Media release – Legco Candidates Call for Cycling Recognition and Planning

29 August 2012

Attention: News Editors

 Legco Candidates Call for Cycling Recognition and Planning

Strong support for Harbourfront Cycleway
and a safety campaign directed at motorists

Legislative Council candidates overwhelmingly expect the Government to integrate cycling much more seriously into our transport system. In a survey conducted by Hong Kong Cycling Alliance, every candidate and party slate1 said that “the government should recognise cycling as transport, and incorporate its consideration in planning and operations.”

Why must cycling be recognised as transport?
Hong Kong Cycling Alliance notes that by recognising the reality that cycling is much more than a leisure activity, the government would, as a first step, have to undertake basic research as to bicycle ownership in Hong Kong, the cycle journeys that people make, public desire to cycle more, and then adjust planning processes and operations to consider the impacts and needs of bicycle users.  This would steer Hong Kong towards the blossoming of cycling as active transportation seen elsewhere around Asia and the world over recent years.

Survey and respondent details
In early to mid-August, Hong Kong Cycling Alliance asked candidates in the upcoming Legislative Council election where they stood on issues related to cycling in Hong Kong, especially cycling as transport.  Responses from individuals and parties encompass the views of 88 Geographical and Functional Constituency candidates out of 188 reached in the poll.  Party position statements were received from the Civic Party and DAB while responses from sitting Legislative Councillors and other individuals represented views from the Democratic Party, Labour, People Power, the League of Social Democrats, Professional Commons, NWSC, HKPTU, New Century Forum and independents of various stripes.  No responses were received from the Federation of Trade Unions, the Liberal Party or Economic Synergy.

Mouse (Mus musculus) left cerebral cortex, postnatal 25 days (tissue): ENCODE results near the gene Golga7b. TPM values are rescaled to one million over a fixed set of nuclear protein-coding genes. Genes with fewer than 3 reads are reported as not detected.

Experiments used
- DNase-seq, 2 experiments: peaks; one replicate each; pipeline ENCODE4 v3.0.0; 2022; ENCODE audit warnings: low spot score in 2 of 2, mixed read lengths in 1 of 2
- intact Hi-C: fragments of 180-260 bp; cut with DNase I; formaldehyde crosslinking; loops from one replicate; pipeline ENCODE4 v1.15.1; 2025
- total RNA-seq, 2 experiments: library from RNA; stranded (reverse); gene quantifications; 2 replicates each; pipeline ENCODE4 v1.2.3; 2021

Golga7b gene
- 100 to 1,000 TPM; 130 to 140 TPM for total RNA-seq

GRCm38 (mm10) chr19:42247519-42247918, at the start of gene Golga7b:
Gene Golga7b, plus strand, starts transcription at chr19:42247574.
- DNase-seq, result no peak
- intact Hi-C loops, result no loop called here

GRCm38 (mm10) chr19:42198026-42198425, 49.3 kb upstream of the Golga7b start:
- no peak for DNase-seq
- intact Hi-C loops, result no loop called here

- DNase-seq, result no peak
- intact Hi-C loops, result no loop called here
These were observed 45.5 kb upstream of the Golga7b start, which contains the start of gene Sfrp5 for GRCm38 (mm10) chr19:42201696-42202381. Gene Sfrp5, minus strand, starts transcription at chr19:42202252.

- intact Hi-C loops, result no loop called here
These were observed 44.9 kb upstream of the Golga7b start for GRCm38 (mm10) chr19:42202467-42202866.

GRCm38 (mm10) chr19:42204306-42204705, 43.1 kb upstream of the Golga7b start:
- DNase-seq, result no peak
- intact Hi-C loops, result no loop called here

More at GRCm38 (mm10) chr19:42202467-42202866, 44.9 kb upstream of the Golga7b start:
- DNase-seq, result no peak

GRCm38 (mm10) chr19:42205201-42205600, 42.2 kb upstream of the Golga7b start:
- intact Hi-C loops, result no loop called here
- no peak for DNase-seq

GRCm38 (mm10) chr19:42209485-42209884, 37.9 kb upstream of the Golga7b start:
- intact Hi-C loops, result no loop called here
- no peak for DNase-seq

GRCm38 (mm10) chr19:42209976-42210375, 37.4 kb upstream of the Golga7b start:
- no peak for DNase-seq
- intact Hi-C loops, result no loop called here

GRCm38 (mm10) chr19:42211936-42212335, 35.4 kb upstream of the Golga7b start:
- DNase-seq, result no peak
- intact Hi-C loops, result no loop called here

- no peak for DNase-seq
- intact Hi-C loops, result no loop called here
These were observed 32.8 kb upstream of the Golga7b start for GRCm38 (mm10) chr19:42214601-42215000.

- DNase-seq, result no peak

Motorists’ responsibility for cyclists’ safety
When considering how to enable safety for cyclists on Hong Kong’s roads, every respondent1 supported “an approach to safety that places greater emphasis on motorists’ understanding of cyclists and proper driving behaviour around cyclists”. When asked what else would help make cycling safer, respondents from the Democratic Party2 urged the Government to introduce a comprehensive Cycling Policy that included consideration of safety. They called for the provision and management of support facilities in all districts, such as cycle lanes and parking, together with the promotion of cycling and the provision of high quality rider training.

Albert Chan Wai Yip (陳偉業) urged improvements to the existing cycle track system, such as better planned cycle path connectivity between areas within new towns and particularly between Tuen Mun and Tsuen Wan.  The priority for Raymond Ho Man Kit (何民傑) is comprehensive plans for cycling development in each new town.

The Civic Party called for more cycle paths.

More cycle commuting, better informed public, more cycle training
There was strong, mostly very strong, support for a number of simple measures to encourage and enable safe, convenient cycling.  Our Legco candidates want increased promotion of public information about the health and other benefits of regular cycling (supported at an average level of 5.0 on a scale of 1 (not at all) to 5 (very strongly)); encouragement of local cycle commuting, such as from home to MTR stations and other public transport interchanges (support level: 4.8); and decent cycling training for young people, such as in schools (support level: 4.9).

Government must set specific targets for more cycling
Many respondents also recognised the value of a quantified government target to increase the percentage of journeys made by bike (such as has been implemented by Beijing City Government) (support level of 4.4 among respondents).  Strongly in favour were Civic Party members; Albert Chan and Raymond Wong Yuk Man of People Power; Cyd Ho of Labour; independent candidates Pong Yat Ming (龐一鳴), and Lo Wing Lok (勞永樂); and Engineering Functional Constituency candidate Albert Lai Kwong Tak of Professional Commons.

Democratic Party members mostly gave this measure ‘moderate’ support, suggesting that it was a possibility to be looked at, while remaining respondents3 were cooler.